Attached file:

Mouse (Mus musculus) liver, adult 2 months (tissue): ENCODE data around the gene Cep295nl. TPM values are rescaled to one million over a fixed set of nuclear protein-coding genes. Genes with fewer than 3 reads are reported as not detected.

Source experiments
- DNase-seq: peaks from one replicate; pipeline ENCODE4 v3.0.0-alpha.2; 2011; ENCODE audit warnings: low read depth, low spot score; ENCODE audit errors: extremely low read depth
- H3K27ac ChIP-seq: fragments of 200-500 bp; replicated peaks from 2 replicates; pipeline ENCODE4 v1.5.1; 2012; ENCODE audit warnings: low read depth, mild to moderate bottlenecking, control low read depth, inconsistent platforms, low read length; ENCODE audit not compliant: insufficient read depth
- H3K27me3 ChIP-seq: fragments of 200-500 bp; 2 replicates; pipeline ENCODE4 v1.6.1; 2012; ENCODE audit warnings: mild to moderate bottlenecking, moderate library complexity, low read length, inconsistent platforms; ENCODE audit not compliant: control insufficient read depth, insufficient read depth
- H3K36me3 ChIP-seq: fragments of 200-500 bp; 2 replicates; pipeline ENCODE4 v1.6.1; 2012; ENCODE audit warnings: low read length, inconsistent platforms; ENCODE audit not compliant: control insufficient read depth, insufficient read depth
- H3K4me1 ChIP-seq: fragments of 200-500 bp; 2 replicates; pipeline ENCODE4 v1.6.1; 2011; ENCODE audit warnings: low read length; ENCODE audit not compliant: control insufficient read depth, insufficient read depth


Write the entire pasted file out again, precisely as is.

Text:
Mouse (Mus musculus) liver, adult 2 months (tissue): ENCODE data around the gene Cep295nl. TPM values are rescaled to one million over a fixed set of nuclear protein-coding genes. Genes with fewer than 3 reads are reported as not detected.

Source experiments
- DNase-seq: peaks from one replicate; pipeline ENCODE4 v3.0.0-alpha.2; 2011; ENCODE audit warnings: low read depth, low spot score; ENCODE audit errors: extremely low read depth
- H3K27ac ChIP-seq: fragments of 200-500 bp; replicated peaks from 2 replicates; pipeline ENCODE4 v1.5.1; 2012; ENCODE audit warnings: low read depth, mild to moderate bottlenecking, control low read depth, inconsistent platforms, low read length; ENCODE audit not compliant: insufficient read depth
- H3K27me3 ChIP-seq: fragments of 200-500 bp; 2 replicates; pipeline ENCODE4 v1.6.1; 2012; ENCODE audit warnings: mild to moderate bottlenecking, moderate library complexity, low read length, inconsistent platforms; ENCODE audit not compliant: control insufficient read depth, insufficient read depth
- H3K36me3 ChIP-seq: fragments of 200-500 bp; 2 replicates; pipeline ENCODE4 v1.6.1; 2012; ENCODE audit warnings: low read length, inconsistent platforms; ENCODE audit not compliant: control insufficient read depth, insufficient read depth
- H3K4me1 ChIP-seq: fragments of 200-500 bp; 2 replicates; pipeline ENCODE4 v1.6.1; 2011; ENCODE audit warnings: low read length; ENCODE audit not compliant: control insufficient read depth, insufficient read depth